Research Busts Popular Myths About Incognito Mode

The incognito, or more familiarly known as the private mode, is a feature in most of the modern web browsers and mobile apps, allowing users to use the internet more privately, without recording history in the device being used.

However, in a research conducted by the University of Chicago and the Leibniz University of Hanover, with a sample size of 450 participants, it was discovered that people incorrectly assumed that incognito mode was capable of doing much more than what it can actually do. Even though browsers, like Google Chrome, clearly mention that schools/employers/Internet providers can still have data on browsing history, people tend to ignore this warning quite easily.

Following are some of the things people think private surfing does:
  1. Bookmarks saved in private mode do not persist after the mode is turned off. 
  2. The users location cannot be estimated by authorities (this can be done by using a VPN)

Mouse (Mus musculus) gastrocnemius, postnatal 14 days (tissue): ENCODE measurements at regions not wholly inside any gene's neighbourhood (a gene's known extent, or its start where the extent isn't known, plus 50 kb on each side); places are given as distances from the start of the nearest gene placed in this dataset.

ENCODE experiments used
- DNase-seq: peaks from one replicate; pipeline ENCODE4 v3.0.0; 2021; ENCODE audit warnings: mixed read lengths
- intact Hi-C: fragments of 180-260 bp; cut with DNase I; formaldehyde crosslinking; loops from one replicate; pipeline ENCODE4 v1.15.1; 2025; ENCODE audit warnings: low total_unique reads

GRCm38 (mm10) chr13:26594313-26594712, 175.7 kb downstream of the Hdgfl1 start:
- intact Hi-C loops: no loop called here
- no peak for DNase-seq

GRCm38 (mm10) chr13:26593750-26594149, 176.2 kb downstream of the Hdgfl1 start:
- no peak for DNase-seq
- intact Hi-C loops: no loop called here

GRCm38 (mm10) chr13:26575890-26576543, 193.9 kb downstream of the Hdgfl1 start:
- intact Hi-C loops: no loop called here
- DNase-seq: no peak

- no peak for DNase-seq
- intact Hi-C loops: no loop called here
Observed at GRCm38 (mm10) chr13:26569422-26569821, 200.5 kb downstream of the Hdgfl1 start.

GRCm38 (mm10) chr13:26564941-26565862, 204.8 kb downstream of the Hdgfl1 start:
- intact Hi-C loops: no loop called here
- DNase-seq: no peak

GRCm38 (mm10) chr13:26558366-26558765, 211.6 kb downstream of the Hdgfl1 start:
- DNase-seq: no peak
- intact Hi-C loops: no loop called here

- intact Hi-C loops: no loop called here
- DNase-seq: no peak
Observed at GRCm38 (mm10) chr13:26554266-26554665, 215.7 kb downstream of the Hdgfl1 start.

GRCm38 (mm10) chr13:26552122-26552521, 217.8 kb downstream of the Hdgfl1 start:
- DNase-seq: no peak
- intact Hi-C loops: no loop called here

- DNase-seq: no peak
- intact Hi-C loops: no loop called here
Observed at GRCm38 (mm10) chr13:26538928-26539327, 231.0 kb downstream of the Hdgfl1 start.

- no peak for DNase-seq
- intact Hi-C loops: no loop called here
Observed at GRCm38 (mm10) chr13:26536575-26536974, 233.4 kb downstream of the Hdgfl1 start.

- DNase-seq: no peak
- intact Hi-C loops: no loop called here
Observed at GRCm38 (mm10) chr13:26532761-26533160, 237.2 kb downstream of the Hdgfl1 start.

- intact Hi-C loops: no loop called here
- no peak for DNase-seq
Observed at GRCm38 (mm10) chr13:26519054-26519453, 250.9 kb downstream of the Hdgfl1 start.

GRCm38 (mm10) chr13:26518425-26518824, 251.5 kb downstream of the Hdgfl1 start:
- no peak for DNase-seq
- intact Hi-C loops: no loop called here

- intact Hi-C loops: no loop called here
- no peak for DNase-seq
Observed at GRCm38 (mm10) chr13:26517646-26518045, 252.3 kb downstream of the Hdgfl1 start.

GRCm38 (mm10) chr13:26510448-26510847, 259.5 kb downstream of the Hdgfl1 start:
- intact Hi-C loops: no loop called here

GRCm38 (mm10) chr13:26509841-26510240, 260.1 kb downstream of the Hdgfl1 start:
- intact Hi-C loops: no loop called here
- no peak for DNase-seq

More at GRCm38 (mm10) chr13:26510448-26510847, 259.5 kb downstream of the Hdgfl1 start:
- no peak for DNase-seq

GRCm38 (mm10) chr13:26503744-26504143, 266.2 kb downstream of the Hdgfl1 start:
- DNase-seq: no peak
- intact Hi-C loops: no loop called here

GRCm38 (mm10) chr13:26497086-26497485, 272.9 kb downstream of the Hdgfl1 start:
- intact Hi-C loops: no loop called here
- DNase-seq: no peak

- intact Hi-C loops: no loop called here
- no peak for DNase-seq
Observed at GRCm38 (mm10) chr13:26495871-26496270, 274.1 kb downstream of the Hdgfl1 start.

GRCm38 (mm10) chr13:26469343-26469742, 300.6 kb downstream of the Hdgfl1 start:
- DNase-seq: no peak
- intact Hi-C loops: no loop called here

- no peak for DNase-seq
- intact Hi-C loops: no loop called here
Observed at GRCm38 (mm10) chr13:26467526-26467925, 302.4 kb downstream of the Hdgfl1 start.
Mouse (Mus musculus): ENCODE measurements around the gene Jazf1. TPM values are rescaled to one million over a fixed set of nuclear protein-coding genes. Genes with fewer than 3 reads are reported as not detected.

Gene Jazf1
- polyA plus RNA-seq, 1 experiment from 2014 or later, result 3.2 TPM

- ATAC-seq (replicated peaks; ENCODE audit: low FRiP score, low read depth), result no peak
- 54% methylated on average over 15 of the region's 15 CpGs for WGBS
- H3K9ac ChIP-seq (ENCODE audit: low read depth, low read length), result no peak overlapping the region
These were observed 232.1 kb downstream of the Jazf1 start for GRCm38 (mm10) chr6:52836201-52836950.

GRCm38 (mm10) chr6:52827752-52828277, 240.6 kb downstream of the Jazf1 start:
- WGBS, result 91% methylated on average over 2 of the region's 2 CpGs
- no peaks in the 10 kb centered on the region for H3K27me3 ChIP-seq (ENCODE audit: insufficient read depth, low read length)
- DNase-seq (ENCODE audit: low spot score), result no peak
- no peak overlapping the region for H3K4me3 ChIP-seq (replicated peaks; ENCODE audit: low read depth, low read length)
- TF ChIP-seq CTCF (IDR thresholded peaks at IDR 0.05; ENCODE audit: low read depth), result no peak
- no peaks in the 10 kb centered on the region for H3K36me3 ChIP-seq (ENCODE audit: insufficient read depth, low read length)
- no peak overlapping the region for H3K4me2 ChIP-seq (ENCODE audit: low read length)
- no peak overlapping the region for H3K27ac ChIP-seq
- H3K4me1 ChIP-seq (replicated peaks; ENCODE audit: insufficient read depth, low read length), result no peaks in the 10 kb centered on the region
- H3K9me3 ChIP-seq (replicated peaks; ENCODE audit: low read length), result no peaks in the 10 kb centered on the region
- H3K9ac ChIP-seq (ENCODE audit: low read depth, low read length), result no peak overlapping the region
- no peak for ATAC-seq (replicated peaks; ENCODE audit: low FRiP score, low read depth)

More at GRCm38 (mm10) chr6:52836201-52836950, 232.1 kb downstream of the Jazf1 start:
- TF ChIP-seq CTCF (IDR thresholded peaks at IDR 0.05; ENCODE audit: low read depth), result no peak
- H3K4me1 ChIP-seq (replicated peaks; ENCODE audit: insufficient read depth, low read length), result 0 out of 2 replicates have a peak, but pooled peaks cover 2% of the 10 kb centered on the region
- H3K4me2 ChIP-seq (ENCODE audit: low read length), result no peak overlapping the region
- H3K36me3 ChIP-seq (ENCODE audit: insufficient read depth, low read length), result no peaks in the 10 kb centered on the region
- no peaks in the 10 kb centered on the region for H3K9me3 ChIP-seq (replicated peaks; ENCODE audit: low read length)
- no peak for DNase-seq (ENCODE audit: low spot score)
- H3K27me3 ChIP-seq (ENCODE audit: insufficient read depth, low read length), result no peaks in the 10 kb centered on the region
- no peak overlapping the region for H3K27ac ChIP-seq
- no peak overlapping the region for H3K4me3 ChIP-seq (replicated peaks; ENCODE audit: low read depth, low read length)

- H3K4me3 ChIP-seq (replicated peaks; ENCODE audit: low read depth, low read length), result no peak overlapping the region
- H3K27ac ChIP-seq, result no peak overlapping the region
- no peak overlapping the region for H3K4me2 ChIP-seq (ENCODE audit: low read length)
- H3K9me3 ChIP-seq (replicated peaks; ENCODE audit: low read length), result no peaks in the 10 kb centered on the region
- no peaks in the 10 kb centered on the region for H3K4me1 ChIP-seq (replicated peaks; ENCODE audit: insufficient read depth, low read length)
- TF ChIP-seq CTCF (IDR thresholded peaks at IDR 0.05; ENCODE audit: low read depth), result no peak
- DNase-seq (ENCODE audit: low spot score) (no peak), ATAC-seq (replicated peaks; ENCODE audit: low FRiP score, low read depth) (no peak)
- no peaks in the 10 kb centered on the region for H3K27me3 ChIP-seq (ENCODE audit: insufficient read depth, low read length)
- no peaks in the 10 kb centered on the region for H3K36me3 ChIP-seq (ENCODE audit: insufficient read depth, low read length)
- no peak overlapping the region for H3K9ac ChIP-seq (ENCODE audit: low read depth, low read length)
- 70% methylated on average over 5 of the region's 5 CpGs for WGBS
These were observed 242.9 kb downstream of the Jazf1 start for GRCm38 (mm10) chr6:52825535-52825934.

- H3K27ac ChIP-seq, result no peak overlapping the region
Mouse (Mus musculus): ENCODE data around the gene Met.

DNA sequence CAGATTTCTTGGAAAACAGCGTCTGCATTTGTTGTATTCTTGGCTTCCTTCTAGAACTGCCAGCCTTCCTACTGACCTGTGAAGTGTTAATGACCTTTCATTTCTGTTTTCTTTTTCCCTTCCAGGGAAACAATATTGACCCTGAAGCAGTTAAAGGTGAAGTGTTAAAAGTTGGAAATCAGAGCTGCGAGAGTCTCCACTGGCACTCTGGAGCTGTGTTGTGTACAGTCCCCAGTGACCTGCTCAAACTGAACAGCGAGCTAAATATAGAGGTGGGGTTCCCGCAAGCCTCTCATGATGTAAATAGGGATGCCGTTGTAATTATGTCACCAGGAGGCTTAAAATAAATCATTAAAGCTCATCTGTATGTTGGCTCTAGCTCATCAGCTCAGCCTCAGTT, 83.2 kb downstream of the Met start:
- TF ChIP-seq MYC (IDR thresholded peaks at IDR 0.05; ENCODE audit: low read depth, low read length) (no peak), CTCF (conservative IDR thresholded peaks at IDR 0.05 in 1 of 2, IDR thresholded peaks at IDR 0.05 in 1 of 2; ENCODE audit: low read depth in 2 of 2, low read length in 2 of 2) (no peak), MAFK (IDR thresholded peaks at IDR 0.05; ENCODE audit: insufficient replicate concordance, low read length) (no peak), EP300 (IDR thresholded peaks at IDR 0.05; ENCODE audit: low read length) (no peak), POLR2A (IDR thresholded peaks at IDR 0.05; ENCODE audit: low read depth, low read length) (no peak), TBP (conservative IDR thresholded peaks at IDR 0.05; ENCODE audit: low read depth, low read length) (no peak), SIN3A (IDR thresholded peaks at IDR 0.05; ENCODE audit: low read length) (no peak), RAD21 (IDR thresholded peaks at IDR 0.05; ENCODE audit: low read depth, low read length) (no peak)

3. Incognito provides protection against malware and viruses present in downloaded content.
  4. Governments/Internet providers cannot see what one has been doing online.
As for the last point, there was a huge population which believed in it, when actually this is the most misinformed. A copy of browsing data is not stored on one's desktop, true; but, reconstructing history, especially by digital forensics experts is not difficult.

This research can serve as an eye-opener for many people, who believe that they have sound understanding of whatever technology/tools they use in their daily routines.

There are a lot of misconceptions about browsing the web in 'incognito' mode, researchers say
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